|Maine House||District 76|
|Maine Senate||District 17|
|Area sq. mi.||(total) 43.2|
|Area sq. mi.||(land) 37.9|
Total=land+water; Land=land only
[VER-nuhn] is a town in Kennebec County, settled by 1770 and incorporated on June 28, 1792 from Washington Plantation. Continuing to honor President Washington, it took the name of his Virginia estate.
During the eighteenth century, as Massachusetts towns became crowded, proprietors who owned land in the “Eastern Country” (Maine) promoted settlement. But unexpectedly this frontier attracted the poor rather than the prosperous.
As Alan Taylor observed,
In the words of a Mount Vernon settler, the Eastern Country served as “an assalum for people to come and settle on that could not live anywhere else.”
Between 1802 and 1853 it annexed land from Fayette, Goshen Plantation (later Vienna), Vienna, Rome and Belgrade. It swapped land with Readfield in 1825 and 1845.
A stream at Minnehonk Lake powered William Whittier’s 18th century grist mill, now a curiosity, in Mount Vernon Village. Is that a dragon fly on the roof?
The main village, Mount Vernon, is in the north of the town on the deep (73 feet) 99-acre Minnehonk Lake. With its country store, fire and rescue station and church, it is at the junction of Route 41 and Belgrade Road, just west of the Belgrade Lakes.
The village of West Mount Vernon is located at the north end of Echo Lake and the south end of Taylor Pond.
Two Maine governors were born in the town, the first of whom was Jonathan G. Hunton (1781-1851) who served from 1830 to1831. Dr. John Hubbard (1794-1869), governor from 1850 to 1853, was known as the “Father of Prohibition,” having signed Maine’s first prohibition law, banning the sale and manufacture of liquor, in 1851. 19th century Member of Congress John Rice was born here.
In 1926, the novelist Erskine Caldwell moved to an old farmhouse in Mount Vernon, where he lived until the early 1930’s.
The “Maine Chance,” sponsored by beauty entrepreneur Elizabeth Arden, was a luxurious health spa that attracted many celebrities until its closure in 1970.
Mount Vernon has access to several lakes including Minnehonk Lake, Parker Pond, Torsey Lake, Echo Lake (Crotched Pond), Taylor Pond, and Long Pond, one the of Belgrade Lakes.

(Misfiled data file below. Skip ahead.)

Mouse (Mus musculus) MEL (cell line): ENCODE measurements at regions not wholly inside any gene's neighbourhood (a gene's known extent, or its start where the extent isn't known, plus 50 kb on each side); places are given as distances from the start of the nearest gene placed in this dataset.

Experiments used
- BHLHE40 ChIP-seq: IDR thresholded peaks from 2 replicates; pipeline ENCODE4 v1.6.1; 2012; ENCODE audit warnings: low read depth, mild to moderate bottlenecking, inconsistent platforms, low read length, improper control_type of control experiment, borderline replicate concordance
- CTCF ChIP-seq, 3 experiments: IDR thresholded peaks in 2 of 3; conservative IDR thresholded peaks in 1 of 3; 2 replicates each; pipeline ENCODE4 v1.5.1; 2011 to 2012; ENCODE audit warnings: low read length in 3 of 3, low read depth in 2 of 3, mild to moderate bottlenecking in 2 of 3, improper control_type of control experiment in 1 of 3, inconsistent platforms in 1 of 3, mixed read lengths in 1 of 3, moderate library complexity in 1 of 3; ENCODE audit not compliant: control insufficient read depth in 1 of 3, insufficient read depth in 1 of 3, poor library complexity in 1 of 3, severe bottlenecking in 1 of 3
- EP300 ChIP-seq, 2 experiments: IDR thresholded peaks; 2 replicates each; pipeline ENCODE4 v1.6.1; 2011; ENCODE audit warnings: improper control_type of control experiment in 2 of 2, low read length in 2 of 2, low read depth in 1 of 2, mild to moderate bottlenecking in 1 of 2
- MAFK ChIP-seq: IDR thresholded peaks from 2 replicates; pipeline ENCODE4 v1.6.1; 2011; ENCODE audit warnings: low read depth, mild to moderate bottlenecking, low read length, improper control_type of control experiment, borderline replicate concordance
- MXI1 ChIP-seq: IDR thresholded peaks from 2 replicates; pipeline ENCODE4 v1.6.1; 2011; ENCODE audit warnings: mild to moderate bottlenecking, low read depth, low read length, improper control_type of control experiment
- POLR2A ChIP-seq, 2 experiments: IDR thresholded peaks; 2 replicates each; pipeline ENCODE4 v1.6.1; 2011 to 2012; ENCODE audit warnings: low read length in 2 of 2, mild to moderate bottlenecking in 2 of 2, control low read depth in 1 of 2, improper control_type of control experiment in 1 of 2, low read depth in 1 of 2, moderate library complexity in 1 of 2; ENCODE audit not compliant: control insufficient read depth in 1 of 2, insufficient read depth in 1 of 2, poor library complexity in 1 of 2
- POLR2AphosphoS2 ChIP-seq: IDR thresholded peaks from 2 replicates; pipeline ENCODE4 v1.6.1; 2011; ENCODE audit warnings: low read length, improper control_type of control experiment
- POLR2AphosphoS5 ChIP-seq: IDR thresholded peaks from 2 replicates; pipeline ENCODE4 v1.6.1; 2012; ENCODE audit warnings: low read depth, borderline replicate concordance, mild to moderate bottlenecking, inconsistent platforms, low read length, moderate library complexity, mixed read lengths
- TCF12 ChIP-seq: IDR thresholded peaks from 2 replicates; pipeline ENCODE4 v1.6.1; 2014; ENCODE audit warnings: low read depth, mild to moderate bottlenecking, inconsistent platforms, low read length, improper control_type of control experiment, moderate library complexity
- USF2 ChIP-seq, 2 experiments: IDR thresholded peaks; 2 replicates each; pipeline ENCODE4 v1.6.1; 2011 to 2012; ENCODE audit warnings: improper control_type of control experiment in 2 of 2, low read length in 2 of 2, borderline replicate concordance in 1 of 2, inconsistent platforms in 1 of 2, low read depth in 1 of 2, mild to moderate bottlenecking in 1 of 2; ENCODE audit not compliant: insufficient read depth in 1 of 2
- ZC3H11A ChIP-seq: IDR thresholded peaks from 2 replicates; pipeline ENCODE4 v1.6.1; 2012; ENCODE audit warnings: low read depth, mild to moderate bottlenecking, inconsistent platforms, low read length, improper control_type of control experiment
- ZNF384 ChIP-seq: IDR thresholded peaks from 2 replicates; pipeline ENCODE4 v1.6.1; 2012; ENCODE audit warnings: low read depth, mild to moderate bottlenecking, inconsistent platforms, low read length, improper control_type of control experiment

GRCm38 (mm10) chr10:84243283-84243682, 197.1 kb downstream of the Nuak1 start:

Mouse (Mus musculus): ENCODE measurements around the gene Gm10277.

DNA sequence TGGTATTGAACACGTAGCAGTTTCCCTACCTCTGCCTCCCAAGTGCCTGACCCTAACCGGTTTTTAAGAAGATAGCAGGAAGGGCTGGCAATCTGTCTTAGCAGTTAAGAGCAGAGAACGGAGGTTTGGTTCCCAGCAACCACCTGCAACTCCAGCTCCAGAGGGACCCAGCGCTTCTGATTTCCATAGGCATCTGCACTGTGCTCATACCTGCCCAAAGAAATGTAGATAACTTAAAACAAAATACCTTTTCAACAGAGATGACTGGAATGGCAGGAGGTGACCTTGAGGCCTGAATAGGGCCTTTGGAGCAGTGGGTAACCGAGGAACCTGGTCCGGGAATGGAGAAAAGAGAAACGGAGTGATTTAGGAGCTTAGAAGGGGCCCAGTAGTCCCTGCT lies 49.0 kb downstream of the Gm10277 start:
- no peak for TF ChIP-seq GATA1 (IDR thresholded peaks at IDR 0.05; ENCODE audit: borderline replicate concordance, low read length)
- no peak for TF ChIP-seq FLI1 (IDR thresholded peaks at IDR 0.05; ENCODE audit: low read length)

“Erskine Caldwell, The Art of Fiction No. 62.” Interviewed by Elizabeth Pell Broadwell, Ronald Wesley Hoag. The Paris Review. Winter 1982, No. 86. http://www.theparisreview.org/interviews/3098/the-art-of-fiction-no-62-erskine-caldwell (accessed January 29, 2012)
Kingsbury, Henry D. Mount Vernon. New York. H.W. Blake. 1892.
*Maine. Historic Preservation Commission. Augusta, Me. Text and photos from National Register of Historic Places: http://pdfhost.focus.nps.gov/docs/nrhp/text/xxxxxxxx.PDF and http://pdfhost.focus.nps.gov/docs/nrhp/photos/xxxxxxxx.PDF
Williams, John, House: 84000531.PDF
Mount Vernon (Me.). Bicentennial Literary Committee. Mount Vernon Historical Review. Mount Vernon, Me. The Committee. Summer, 1992. [Maine State Library]
Smith, Beverly Wight. Turning Back: Stories of the Mt. Vernon-Vienna Area. Vienna. Me. Vienna Historical Society. c1985.
Taylor, Alan. Liberty Men and the Great Proprietors: The Revolutionary Settlement of the Maine Frontier, 1760-1820. Chapel Hill: University of North Carolina Press. 1990. pp. 61-63.
National Register of Historic Places – Listings
Williams, John, House
[Church Street] The John Williams house is a well designed, though altered, Federal Cape. It has a stenciled interior and well preserved woodwork that leads to a beautiful fireplace surround with its most unusual pineapple style.
Its builder was John Williams, a cabinet maker of considerable repute in central Maine, a house wright, carriage maker, and a man of considerable local importance in his community. Born in Chesterville, Williams married the granddaughter of the founder of Mt. Vernon. They moved here in 1827 and built his house with a cabinet shop next door. He soon gained a reputation as a furniture maker and developed a style that became widely admired. Several pieces of his were exhibited at a special show of Maine furniture at the Maine State Museum.
His furniture oriented technique is reflected in the unusual fireplace design. He designed and built at least six houses in the area. He and his sons opened the first wagon and carriage shop in the region. Williams continued his furniture manufacturing until within two years of his death in 1888 at the age of eighty-seven.*